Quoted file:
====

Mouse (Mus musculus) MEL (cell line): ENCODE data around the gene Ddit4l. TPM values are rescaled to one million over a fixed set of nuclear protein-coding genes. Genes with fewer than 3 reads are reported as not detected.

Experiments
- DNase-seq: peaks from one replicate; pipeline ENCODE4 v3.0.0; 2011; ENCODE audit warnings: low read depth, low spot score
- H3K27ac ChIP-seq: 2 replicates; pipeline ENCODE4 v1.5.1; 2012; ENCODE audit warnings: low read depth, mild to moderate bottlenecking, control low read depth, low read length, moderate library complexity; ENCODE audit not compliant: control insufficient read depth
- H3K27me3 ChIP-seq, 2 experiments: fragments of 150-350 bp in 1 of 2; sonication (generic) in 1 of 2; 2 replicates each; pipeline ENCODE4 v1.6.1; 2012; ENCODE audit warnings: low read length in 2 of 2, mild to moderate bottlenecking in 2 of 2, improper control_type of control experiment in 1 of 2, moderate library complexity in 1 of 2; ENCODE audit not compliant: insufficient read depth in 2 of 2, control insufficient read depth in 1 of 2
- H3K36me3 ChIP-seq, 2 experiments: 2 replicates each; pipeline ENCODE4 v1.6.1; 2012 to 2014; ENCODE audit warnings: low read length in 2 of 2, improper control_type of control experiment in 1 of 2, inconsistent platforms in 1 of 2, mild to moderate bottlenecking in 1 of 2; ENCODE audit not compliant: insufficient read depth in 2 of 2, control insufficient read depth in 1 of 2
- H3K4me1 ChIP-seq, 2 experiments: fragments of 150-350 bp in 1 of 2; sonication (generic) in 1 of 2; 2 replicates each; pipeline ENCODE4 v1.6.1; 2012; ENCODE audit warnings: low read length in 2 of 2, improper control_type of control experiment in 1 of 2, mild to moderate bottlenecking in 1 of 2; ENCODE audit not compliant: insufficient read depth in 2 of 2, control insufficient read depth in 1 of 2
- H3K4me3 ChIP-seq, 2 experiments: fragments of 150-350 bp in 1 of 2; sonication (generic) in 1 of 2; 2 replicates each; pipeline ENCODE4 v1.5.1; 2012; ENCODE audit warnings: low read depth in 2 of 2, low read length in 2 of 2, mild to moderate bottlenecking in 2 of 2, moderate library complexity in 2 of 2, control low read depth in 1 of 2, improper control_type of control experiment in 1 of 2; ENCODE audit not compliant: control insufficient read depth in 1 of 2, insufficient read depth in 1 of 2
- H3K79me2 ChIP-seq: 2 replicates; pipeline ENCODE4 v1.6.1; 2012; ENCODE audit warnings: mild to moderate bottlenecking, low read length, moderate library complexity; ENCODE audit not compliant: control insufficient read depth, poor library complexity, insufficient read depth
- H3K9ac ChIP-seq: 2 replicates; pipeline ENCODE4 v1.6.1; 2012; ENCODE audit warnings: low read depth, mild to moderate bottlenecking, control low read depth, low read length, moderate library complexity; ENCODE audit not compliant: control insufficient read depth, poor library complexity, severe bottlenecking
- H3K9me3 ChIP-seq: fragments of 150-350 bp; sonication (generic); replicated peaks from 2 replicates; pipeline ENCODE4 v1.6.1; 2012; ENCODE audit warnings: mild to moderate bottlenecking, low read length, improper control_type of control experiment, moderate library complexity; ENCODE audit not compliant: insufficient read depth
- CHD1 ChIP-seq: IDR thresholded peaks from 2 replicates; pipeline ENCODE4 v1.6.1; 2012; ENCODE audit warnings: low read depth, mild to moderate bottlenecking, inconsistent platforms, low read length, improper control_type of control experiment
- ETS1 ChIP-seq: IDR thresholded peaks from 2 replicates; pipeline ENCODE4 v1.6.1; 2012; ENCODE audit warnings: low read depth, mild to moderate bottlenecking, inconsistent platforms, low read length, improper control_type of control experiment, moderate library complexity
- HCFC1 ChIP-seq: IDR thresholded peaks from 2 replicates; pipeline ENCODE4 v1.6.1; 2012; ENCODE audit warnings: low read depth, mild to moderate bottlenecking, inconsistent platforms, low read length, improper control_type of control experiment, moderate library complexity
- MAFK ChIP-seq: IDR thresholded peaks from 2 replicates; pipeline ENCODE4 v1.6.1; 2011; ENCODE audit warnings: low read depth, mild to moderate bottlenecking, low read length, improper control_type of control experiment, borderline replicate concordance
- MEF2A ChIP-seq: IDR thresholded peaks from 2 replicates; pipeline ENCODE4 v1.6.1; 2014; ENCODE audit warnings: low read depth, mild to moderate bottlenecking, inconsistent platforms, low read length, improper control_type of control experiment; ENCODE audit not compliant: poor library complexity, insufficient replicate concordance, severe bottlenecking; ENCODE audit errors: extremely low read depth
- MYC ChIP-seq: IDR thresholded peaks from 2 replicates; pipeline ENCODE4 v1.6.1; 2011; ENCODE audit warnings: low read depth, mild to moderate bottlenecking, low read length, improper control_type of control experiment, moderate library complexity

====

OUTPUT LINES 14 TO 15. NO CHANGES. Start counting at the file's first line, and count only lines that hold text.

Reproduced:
- HCFC1 ChIP-seq: IDR thresholded peaks from 2 replicates; pipeline ENCODE4 v1.6.1; 2012; ENCODE audit warnings: low read depth, mild to moderate bottlenecking, inconsistent platforms, low read length, improper control_type of control experiment, moderate library complexity
- MAFK ChIP-seq: IDR thresholded peaks from 2 replicates; pipeline ENCODE4 v1.6.1; 2011; ENCODE audit warnings: low read depth, mild to moderate bottlenecking, low read length, improper control_type of control experiment, borderline replicate concordance